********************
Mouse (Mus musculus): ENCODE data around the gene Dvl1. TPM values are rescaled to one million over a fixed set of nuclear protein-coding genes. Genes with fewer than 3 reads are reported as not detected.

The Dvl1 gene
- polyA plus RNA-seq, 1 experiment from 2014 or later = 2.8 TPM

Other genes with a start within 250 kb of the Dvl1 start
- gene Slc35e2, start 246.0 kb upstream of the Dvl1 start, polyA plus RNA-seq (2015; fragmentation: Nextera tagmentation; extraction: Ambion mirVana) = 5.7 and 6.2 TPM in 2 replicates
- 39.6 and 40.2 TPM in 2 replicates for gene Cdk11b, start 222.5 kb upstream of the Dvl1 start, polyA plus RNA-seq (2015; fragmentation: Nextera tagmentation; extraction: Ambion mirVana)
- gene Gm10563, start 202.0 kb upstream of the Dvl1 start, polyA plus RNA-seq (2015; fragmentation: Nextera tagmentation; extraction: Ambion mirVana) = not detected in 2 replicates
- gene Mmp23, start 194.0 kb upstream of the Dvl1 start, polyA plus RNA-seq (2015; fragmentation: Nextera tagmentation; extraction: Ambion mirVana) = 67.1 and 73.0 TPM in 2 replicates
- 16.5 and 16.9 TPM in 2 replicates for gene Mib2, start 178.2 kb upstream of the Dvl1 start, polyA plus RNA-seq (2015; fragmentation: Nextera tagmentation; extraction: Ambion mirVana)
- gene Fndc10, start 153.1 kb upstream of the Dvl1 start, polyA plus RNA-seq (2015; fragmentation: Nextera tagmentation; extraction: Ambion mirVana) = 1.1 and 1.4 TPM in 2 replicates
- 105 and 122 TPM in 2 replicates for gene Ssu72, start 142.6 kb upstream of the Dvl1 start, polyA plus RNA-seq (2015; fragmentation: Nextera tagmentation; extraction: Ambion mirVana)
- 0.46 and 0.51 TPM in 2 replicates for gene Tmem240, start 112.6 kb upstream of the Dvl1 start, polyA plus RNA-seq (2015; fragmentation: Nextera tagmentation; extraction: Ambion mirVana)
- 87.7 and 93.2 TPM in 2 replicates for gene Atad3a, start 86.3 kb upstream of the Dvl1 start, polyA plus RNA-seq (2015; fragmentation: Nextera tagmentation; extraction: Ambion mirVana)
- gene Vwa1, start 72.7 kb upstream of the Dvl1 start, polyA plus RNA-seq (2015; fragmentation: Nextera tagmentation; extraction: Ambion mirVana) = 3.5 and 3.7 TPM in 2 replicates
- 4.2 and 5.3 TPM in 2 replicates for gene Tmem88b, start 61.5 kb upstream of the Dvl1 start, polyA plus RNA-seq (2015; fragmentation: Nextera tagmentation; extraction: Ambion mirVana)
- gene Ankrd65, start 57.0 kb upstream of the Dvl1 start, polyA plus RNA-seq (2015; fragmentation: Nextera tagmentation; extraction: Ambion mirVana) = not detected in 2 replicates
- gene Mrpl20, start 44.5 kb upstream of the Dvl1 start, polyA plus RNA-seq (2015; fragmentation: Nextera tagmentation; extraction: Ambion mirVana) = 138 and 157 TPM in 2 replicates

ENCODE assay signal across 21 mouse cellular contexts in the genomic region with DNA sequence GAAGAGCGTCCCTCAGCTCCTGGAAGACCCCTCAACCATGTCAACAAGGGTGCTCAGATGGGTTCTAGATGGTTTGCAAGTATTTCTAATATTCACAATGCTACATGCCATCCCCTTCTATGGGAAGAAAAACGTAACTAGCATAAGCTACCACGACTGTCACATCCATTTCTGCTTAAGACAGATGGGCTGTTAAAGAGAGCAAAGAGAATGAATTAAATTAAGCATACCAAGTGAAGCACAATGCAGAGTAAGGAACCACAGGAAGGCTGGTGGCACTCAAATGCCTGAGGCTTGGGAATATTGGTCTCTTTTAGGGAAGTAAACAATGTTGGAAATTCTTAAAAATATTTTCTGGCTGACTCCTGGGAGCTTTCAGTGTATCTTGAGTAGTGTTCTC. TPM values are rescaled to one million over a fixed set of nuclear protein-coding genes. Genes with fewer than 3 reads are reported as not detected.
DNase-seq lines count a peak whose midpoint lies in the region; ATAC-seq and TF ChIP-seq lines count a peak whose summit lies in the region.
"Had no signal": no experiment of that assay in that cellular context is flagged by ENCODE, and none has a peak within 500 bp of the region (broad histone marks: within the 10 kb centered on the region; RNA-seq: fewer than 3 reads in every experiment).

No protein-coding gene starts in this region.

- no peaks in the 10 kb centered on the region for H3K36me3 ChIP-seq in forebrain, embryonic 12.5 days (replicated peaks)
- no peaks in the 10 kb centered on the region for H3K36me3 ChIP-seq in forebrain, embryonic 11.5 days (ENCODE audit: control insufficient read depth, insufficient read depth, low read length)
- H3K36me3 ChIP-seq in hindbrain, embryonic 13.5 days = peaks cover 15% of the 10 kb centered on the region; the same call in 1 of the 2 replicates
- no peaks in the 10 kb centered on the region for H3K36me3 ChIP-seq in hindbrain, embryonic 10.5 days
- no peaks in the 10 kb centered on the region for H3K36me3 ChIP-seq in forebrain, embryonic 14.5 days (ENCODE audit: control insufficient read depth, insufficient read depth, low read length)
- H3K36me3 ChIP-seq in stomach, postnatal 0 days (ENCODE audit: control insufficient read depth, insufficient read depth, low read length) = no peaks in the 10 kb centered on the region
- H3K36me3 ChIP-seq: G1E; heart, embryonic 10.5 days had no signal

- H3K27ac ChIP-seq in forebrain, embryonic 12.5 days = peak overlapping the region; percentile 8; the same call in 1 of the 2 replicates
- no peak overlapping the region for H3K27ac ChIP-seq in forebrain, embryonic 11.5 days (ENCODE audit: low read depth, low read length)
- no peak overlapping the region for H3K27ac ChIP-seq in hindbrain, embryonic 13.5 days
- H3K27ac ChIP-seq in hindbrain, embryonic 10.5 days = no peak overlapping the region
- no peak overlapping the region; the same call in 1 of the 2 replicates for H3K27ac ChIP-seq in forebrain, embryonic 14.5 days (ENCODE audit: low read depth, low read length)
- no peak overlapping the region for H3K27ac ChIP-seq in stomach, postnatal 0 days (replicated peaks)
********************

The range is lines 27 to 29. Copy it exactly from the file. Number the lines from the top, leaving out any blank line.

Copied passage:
- H3K36me3 ChIP-seq in stomach, postnatal 0 days (ENCODE audit: control insufficient read depth, insufficient read depth, low read length) = no peaks in the 10 kb centered on the region
- H3K36me3 ChIP-seq: G1E; heart, embryonic 10.5 days had no signal

- H3K27ac ChIP-seq in forebrain, embryonic 12.5 days = peak overlapping the region; percentile 8; the same call in 1 of the 2 replicates